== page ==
My career move into consumer science has put me unexpectedly in touch with human psychology.
And I love it.
I have gained so many insights into not only myself but also my relationships with others that I have become so much more comfortable in my own skin and confident in my approach to life. I’ve also come to deeply appreciate the value of gaining another thinking person’s reflection on the places where I’m stuck.
Andy and I sought out one such person in Dallas when we realized we’d shaken our toolbox completely empty when it came to our kids. We had been in so many parent-teacher conferences with little Graham and had seen first-hand the difference that approach makes in his confidence and well-being.
That’s where our lives intersected with Ms. Amy. Ms. Amy is a certified play therapist in Dallas.
Play therapist? Yep, play therapist. A psychology professional who deals exclusively with kids under age 18. Let me go ahead and address some of my FAQ from friends & family who have discussed this whole “Ms. Amy” thing with us:
1. Graham is a perfectly normal preschool-aged boy, why would you take him to a counselor?
This has never been about fixing Graham. “Fixing” would imply that there was something wrong with Graham in the first place. No, what we needed was someone to help us understand Graham. And once she understood Graham, she then helped us diagnose what specifically is and isn’t working in our approach to parenting him. I think taking him to a play counselor says less about him as a little boy and more about me as a struggling parent.
2. Aren’t you worried about what Graham will think about being taken to a counselor when he’s old enough to understand? Will he label himself as a kid who needed counseling and carry that with him through life?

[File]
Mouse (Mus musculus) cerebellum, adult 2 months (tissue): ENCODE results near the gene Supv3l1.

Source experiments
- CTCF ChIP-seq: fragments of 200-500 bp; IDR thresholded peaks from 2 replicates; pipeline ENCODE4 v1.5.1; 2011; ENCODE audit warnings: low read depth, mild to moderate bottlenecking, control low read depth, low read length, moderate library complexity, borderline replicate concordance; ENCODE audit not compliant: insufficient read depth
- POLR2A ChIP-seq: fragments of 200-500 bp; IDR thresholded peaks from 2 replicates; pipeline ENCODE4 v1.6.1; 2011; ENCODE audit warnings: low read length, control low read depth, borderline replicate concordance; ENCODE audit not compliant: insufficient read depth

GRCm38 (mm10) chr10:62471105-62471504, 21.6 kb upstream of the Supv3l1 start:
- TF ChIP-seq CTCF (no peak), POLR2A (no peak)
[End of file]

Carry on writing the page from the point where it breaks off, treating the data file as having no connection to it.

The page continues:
I think we – as a society – need to shift our thinking about counseling, therapy & mental health as a whole. This hush-hush stigma that we have is perpetuating the shame that goes along with seeking help. There should never be shame about seeking out a healthier, well-adjusted, happier life. Period. To that end, Andy and I have committed to talk to Graham and Reid about the ugly stuff. The hard to talk about things. I don’t actually really count our month-long relationship with Ms. Amy as ‘the ugly stuff’ but you get the point maybe. Hiding these visits with her from him or others actually implies that there’s something there to be hidden. Hiding perpetuates shame. Shame begets more hiding. Time to break the cycle. Hence – I’m talking about it here!
Those are pretty much the two items that keep popping up. But you know what? I am so thankful that Andy and I took the steps to see Ms. Amy while we were in Dallas, because I just had to do a phone consult with her a few weeks ago.
Graham all of the sudden had a significant spike in separation anxiety about a month ago, and I placed a call to Ms. Amy. Before we got started on the current topic, she asked how Graham was and how we were doing after our big move. I told her that we still use all the tools that she gave us – even if we’re not perfectly consistent at it, we try really hard. She let me finish my thought, then interjected:
“Debbie, there are no perfect parents. There’s no such thing. What there are, are parents who love their children so much that they are willing to keep trying to do better the next time. And that’s what these children need.”
And it’s funny, you know? The “mommy wars” are real. And hurtful. We are all trying our hardest, and then we turn around and snipe another parent for not trying hard enough. Or for doing the wrong thing. Like it’s a black-and-white matter – a right-or-wrong answer. Like there are perfect parents. Instead of shaking our heads in 100% empathy and saying,
”I know, it’s so hard, isn’t it?”